Schwab Taps Former TD Ameritrade Leader Tom Bradley To Lead Smaller RIAs At Schwab (Bruce Kelly, Investment News) – One of the biggest points of angst in the advisor community since the announcement that Schwab would be acquiring TD Ameritrade is whether the future “Schwabitrade” would continue to support ‘smaller’ solo RIAs, in a world where a significant portion of TD Ameritrade’s advisor base are firms that went there specifically because they had been previously rejected by Schwab for failing to meet the custodian’s firm-AUM minimums. And so it’s notable that today, Schwab announced that it is hiring Tom Bradley – who previously had a 12-year stint as the head of TD Ameritrade’s RIA custody business, especially during its growth years in accepting a large number of below-Schwab’s-minimums RIAs – to become the head of its new “Core” custodial support services specifically for RIAs with less than $100M of AUM. The move is being seen as both an acknowledgement of an ongoing strategic shift at Schwab to be more proactive in supporting smaller RIAs (underway since last year when Schwab found that 70% of the addressable RIA market consists of <$100M AUM firms, and that 90% of them are still eager to grow), and a strong message to TD Ameritrade advisors that Schwab intends not only to maintain smaller RIAs but to make them feel like they are ‘coming home’ to TD Ameritrade’s own Tom Bradley (who was in charge of TDA’s RIA business when many/most of those firms joined TDA in the first place). On the other hand, the reality is that Schwab already was willing to accept firms “under $100M of AUM”, as firm-AUM minimums have more typically been in the $20M to $50M range, raising the question of whether Schwab still intends to support smaller RIAs ‘all the way down’ to startup RIAs with $0 of AUM. Still, though, Schwab is publicly maintaining that the new Core segment is for firms “up to $100M AUM” (with no stated minimum), and Bradley has experience scaling an RIA offering all the way down to new-firm startups (where TD Ameritrade was very active during the Tom Bradley years). The only question now is exactly what level of service Schwab will reasonably be able to staff for those Core firms after the Schwabitrade merger closes?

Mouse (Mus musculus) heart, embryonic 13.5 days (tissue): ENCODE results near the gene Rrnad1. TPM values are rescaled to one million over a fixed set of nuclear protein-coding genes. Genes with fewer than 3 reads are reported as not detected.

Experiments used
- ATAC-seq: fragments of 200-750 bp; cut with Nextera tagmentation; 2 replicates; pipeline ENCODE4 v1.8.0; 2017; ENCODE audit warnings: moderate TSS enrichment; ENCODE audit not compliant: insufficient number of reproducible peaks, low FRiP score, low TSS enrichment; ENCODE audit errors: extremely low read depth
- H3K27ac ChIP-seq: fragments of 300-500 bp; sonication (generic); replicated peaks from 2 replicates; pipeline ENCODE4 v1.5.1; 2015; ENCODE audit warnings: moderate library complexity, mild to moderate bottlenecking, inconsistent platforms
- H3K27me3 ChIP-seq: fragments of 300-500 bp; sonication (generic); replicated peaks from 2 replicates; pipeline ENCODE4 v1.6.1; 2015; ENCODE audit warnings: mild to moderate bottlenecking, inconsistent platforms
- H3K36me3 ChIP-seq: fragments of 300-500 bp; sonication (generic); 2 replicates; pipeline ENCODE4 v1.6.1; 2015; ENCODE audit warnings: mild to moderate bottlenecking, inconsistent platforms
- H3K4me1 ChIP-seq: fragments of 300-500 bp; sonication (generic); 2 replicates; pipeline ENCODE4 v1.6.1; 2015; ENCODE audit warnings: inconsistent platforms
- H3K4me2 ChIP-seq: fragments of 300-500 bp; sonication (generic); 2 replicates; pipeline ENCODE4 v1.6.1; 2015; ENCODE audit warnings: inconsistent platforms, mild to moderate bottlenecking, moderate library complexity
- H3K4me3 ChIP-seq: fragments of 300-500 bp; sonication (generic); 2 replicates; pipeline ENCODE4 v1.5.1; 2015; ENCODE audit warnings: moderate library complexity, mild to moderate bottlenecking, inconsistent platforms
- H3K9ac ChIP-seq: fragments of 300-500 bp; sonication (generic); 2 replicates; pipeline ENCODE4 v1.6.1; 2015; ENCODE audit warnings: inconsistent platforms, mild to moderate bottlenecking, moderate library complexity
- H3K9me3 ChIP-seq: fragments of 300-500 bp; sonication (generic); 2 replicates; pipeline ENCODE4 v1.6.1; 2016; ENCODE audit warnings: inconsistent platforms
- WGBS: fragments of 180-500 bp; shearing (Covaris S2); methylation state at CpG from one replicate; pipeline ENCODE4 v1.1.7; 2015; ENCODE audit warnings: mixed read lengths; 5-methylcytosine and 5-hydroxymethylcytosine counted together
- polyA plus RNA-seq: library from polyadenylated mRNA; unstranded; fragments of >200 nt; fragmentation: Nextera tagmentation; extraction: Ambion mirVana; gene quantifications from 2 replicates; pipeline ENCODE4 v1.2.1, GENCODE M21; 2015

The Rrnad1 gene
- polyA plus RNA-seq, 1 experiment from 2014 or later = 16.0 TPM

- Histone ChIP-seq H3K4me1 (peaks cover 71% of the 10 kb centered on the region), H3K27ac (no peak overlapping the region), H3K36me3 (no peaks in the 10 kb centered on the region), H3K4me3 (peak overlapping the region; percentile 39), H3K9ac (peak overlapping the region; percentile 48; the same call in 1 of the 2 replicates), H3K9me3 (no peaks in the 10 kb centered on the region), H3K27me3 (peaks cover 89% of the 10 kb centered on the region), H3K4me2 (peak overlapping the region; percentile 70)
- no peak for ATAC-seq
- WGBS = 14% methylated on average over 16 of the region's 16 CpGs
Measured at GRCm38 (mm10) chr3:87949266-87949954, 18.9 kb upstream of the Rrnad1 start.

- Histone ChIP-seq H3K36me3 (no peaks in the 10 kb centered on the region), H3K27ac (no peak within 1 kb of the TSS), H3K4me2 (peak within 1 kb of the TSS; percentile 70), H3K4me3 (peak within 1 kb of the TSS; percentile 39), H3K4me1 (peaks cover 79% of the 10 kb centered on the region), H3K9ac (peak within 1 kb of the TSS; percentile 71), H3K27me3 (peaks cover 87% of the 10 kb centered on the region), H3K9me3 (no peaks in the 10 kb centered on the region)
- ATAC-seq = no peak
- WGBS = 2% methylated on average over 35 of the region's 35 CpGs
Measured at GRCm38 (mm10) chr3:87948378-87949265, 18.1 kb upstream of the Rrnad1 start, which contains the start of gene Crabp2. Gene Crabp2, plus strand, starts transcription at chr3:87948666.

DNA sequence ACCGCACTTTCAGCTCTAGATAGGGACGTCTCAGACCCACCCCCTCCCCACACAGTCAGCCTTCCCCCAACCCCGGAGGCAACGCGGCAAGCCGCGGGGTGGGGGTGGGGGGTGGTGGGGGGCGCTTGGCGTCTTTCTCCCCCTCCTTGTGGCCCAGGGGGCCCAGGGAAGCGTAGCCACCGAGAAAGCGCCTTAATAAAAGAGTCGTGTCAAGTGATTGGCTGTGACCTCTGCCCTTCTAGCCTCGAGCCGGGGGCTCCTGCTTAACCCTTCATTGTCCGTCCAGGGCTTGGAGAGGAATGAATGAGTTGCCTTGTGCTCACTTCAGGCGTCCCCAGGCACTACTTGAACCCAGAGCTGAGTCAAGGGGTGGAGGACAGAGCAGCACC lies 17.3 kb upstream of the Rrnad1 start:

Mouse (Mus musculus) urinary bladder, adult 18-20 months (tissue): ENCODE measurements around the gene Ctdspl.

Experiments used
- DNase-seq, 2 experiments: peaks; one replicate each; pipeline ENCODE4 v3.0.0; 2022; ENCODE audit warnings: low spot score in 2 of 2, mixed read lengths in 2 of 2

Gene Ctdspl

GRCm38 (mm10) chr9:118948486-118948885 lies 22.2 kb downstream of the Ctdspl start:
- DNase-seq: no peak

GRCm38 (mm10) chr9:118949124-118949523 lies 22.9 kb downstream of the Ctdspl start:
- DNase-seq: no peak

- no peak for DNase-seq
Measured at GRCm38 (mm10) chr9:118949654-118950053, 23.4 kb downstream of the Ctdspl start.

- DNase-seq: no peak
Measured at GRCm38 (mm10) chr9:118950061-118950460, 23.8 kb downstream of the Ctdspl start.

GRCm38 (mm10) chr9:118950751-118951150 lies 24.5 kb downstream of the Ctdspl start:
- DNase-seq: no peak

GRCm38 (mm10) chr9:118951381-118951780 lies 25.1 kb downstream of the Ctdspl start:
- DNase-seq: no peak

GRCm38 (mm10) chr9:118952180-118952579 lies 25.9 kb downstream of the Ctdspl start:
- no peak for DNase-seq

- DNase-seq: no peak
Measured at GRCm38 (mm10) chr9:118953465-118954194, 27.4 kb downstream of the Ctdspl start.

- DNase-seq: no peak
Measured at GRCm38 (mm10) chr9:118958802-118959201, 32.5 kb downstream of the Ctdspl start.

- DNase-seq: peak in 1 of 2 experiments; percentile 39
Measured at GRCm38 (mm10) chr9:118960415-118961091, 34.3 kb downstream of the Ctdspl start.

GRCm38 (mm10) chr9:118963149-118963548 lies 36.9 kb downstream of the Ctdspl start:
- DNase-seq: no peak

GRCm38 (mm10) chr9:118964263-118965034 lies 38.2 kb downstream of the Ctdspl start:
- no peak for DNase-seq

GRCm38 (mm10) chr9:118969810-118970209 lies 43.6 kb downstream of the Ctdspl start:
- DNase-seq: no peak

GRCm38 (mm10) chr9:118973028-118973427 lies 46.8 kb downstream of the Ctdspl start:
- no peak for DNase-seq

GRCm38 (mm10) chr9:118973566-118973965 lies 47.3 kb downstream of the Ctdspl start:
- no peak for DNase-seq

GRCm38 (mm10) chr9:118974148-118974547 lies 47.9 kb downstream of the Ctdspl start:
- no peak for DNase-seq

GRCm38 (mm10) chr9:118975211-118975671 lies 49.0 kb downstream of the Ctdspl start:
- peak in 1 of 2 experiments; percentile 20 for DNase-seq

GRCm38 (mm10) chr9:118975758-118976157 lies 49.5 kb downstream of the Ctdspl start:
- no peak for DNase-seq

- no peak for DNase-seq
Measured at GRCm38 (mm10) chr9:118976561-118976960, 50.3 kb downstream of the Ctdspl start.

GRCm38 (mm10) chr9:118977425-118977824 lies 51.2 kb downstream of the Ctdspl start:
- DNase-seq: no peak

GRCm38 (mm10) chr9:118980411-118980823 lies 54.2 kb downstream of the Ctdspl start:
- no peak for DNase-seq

Galvin Posts Revised State Fiduciary Duty Proposal For Massachusetts (Mark Schoeff, Jr., Investment News) – Earlier this June, Massachusetts regulator Galvin issued a “Preliminary Solicitation of Public Comments” for a prospective fiduciary rule the state was considering whether to adopt, and now Massachusetts has announced it is proceeding forward to formally propose a new “Fiduciary Conduct Standard” rule for advisors and broker-dealers operating in the state. The core of the proposed rule remains the same as what Massachusetts floated earlier this summer – that advisors, whether working at a broker-dealer or an RIA, would be required to disclose material conflicts of interest, avoid conflicts, and “make recommendations and provide investment advice without regard to the financial or any other interest of any party other than the customer or client”. However, the rule as proposed did soften the depth to which advisors must go to identify appropriate recommendations for clients, stipulating that it would be a fiduciary breach if a recommendation were made “in connection with any sales contest, implied or express quota requirement, or other special incentive program”, but backing away from a requirement that the recommendation must be “the best of the reasonably available options for the customer or client”. In issuing the state’s fiduciary proposed rule, Galvin reinforced that the rule is necessary to protect Massachusetts investors because the SEC’s own Regulation Best Interest is insufficient, even as the financial product manufacturers and distribution firms suggest that the state should defer to the SEC. In the meantime, Massachusetts indicated that public hearings will soon be held, ostensibly in preparation for a final rule to be issued sometime in 2020.